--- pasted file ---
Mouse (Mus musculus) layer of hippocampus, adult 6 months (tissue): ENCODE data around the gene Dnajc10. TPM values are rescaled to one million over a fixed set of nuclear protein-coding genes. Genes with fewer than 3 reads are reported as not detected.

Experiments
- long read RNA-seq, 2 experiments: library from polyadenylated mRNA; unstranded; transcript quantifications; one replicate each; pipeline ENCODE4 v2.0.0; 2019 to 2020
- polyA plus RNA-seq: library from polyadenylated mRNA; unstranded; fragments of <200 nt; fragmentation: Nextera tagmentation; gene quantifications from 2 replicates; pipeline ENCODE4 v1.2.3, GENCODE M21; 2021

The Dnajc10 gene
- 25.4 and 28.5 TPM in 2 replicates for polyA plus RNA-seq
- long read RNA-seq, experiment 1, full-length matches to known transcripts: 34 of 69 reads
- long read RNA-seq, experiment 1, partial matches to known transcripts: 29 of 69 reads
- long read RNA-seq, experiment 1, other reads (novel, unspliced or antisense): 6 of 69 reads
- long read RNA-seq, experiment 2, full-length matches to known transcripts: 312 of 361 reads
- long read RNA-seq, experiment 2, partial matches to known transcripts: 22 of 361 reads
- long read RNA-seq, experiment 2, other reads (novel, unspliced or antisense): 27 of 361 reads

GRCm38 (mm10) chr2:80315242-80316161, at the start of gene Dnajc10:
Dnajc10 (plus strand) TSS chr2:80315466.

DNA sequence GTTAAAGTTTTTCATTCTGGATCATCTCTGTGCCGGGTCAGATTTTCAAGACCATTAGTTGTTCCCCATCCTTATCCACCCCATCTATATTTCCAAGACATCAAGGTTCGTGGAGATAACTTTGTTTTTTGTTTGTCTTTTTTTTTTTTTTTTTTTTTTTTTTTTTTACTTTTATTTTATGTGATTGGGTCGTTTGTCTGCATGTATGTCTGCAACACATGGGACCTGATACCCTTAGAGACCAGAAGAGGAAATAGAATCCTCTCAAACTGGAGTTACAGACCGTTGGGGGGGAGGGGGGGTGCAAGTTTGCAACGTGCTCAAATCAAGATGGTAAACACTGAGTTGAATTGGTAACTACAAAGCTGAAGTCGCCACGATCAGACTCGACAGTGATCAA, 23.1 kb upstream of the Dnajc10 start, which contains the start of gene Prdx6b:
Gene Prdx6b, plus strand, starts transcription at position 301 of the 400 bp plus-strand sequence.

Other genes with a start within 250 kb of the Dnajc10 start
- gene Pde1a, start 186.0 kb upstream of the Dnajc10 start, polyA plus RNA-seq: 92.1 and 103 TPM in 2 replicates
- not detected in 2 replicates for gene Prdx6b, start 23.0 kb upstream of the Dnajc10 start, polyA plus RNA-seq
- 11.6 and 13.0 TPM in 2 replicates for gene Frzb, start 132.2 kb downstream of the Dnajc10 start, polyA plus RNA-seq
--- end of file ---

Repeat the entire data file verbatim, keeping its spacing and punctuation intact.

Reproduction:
Mouse (Mus musculus) layer of hippocampus, adult 6 months (tissue): ENCODE data around the gene Dnajc10. TPM values are rescaled to one million over a fixed set of nuclear protein-coding genes. Genes with fewer than 3 reads are reported as not detected.

Experiments
- long read RNA-seq, 2 experiments: library from polyadenylated mRNA; unstranded; transcript quantifications; one replicate each; pipeline ENCODE4 v2.0.0; 2019 to 2020
- polyA plus RNA-seq: library from polyadenylated mRNA; unstranded; fragments of <200 nt; fragmentation: Nextera tagmentation; gene quantifications from 2 replicates; pipeline ENCODE4 v1.2.3, GENCODE M21; 2021

The Dnajc10 gene
- 25.4 and 28.5 TPM in 2 replicates for polyA plus RNA-seq
- long read RNA-seq, experiment 1, full-length matches to known transcripts: 34 of 69 reads
- long read RNA-seq, experiment 1, partial matches to known transcripts: 29 of 69 reads
- long read RNA-seq, experiment 1, other reads (novel, unspliced or antisense): 6 of 69 reads
- long read RNA-seq, experiment 2, full-length matches to known transcripts: 312 of 361 reads
- long read RNA-seq, experiment 2, partial matches to known transcripts: 22 of 361 reads
- long read RNA-seq, experiment 2, other reads (novel, unspliced or antisense): 27 of 361 reads

GRCm38 (mm10) chr2:80315242-80316161, at the start of gene Dnajc10:
Dnajc10 (plus strand) TSS chr2:80315466.

DNA sequence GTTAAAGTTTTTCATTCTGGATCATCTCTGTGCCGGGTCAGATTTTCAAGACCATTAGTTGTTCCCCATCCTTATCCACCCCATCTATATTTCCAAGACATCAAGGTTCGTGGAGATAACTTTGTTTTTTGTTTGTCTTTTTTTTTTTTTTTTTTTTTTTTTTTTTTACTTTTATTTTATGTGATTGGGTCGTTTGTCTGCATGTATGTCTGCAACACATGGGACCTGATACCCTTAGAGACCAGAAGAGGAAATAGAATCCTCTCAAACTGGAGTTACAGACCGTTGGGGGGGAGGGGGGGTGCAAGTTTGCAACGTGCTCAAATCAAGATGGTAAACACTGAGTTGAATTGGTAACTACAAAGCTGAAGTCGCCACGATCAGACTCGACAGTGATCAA, 23.1 kb upstream of the Dnajc10 start, which contains the start of gene Prdx6b:
Gene Prdx6b, plus strand, starts transcription at position 301 of the 400 bp plus-strand sequence.

Other genes with a start within 250 kb of the Dnajc10 start
- gene Pde1a, start 186.0 kb upstream of the Dnajc10 start, polyA plus RNA-seq: 92.1 and 103 TPM in 2 replicates
- not detected in 2 replicates for gene Prdx6b, start 23.0 kb upstream of the Dnajc10 start, polyA plus RNA-seq
- 11.6 and 13.0 TPM in 2 replicates for gene Frzb, start 132.2 kb downstream of the Dnajc10 start, polyA plus RNA-seq